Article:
costs in favour of the SFO of £2.2m. Mr Cook was the former
managing director of GPT Special Project Management, which was a
related company to Airbus. John Mason was a subcontractor. Both
defendants are accused of paying £9.7 million in bribes in
relation to contracts awarded to GPT for work for the Saudi Arabian
National Guard; Cook claims in his defence that the payments were
approved by the British Government. Owing to reporting
restrictions, it is unclear why the jury was discharged but it
means that a retrial will take place if the SFO are to continue to
pursue the case.

September is looking to be a very busy month for the SFO, with
multiple trials at the Southwark Crown Court listed to start:

  • Balli Group Plc and Balli Steel Plc, four
    individuals are between them charged with offences relating to
    fraudulent trading and conspiracy to defraud.

  • Greenergy, the SFO charged a biodiesel trader and
    former employee at Greenergy with two counts of fraud by abuse of
    position and one count of money laundering.

  • The third major trial the SFO is preparing for in September
    relates to an underlying investigation into bribes paid to win
    contracts within the UK construction industry. Five individuals are
    between them charged with various counts of bribery, receiving
    bribes and money laundering. The relevant corporate entities are
    not specified.

In contrast with previous years, there have been no deferred
prosecution agreements concluded this year (so far). It was,
however, previously intimated that one might be on the horizon with
UK insurance company, Jardine Lloyd Thompson
(“JLT“). Though not confirmed by the
SFO, a publicly available letter from the US Department of Justice
(“DoJ“) to JLT’s US lawyers confirms
that JLT had agreed to pay $29million in disgorgement of profits
obtained from “corruptly obtained and retained
contracts
” in Ecuador, and that the DoJ “would
credit the Disgorgement Amount against the amount JLT pays to the
UK Serious Fraud Office… pursuant to the Company’s separate
resolution with the SFO that addresses the same underlying
conduct
“. While this indicates that a DPA with JLT may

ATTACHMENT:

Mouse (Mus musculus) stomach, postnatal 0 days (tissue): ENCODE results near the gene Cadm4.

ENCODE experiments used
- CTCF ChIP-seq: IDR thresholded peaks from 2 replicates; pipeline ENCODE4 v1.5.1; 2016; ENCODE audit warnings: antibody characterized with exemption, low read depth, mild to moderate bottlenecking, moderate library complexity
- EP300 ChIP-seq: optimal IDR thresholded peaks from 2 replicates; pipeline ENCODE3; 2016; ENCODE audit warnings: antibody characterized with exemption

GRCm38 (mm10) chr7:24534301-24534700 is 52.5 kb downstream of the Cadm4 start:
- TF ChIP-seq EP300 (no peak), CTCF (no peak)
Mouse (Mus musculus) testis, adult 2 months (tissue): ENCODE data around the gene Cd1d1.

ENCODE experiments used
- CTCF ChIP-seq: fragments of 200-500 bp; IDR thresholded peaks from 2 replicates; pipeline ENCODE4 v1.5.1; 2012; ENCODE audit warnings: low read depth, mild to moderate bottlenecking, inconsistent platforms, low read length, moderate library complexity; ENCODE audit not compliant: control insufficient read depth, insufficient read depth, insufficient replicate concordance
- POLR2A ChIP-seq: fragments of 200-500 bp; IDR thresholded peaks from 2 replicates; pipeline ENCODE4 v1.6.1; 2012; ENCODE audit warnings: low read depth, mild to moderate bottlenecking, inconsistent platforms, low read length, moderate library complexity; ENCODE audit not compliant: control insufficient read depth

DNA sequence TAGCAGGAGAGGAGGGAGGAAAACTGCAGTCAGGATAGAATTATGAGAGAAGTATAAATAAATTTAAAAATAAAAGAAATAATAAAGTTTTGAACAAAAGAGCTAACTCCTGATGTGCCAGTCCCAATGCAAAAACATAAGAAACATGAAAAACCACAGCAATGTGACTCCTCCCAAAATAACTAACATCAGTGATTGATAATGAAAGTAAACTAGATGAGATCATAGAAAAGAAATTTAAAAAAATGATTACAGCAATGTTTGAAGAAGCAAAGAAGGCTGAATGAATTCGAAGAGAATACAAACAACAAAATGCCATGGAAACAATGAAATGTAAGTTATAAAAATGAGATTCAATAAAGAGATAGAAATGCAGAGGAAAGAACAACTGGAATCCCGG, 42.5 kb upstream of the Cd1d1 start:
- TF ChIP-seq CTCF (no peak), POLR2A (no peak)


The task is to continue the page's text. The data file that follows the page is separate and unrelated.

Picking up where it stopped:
soon hit the news, it may be that the matter has been dealt with in
the UK through the Financial Conduct Authority which in June
announced that it had fined JLT Specialty Limited (JLTSL)
£7,881,700 for financial crime control failings, which in one
instance had allowed bribery of over $3m to take place.

Reports by Sir David Calvert-Smith and Brian Altman QC

On 21 July 2022 two much-anticipated reports into the Serious
Fraud Office (“SFO”) were published: the review of Brian
Altman QC into the collapse of the Serco trial and Sir David
Calvert-Smith’s Independent Review into the SFO’s handling
of the Unaoil investigation. As Lisa Osofsky, Director of the SFO,
said on their publication, the reviews made a “sobering
read”
.

The two reviews laid bare a catalogue of failings at every level
of the SFO: individual, managerial and leadership weaknesses and
fundamental deficiencies in systems and controls in the disclosure
process. Sir David Calvert-Smith’s review makes a total of 11
recommendations and Brian Altman QC’s review a total of 18
recommendations. The reports raise issues concerning the internal
running of the SFO including a lack of trust between the case team
and senior management, a lack of quality assurance and poor
compliance with relevant internal SFO policies. A key theme running
through both reports is the need for the SFO to have effective
disclosure strategies and management, as well as ensuring that the
disclosure process is properly resourced, that those conducting it
are properly trained and their work is properly reviewed.

Still grey clouds on the horizon?

There is little doubt that the SFO has significant lessons to
learn following the publications of the two reports and there will
be internal pressure focused on rebuilding its reputation. While
the Government accepted all the recommendations in the Altman and
Calvert-Smith reports, it has however asked the SFO to model the
impact of a 20-40% cut in headcount and there is an obvious
disparity between the Government’s stated commitment to clamp
down on economic crime and its willingness to make sufficient
resources available to the SFO.

Subject to any extension of her five-year term, Ms Osofsky’s
tenure as Director will end in September next year, and thoughts
will naturally move to successors. While the SFO may look to its
pending trials as further opportunities to move on from past
failings and demonstrate its credibility as a prosecuting agency,
the question mark over its long-term resources, and the impact that
will inevitably have on recruitment, staffing levels and its
ability to do what it was set up to do (investigate and prosecute
serious fraud and corruption), mean that there might not be a queue
of candidates clamouring to take over from Ms Osofsky.

The content of this article is intended to provide a general
guide to the subject matter. Specialist advice should be sought
about your specific circumstances.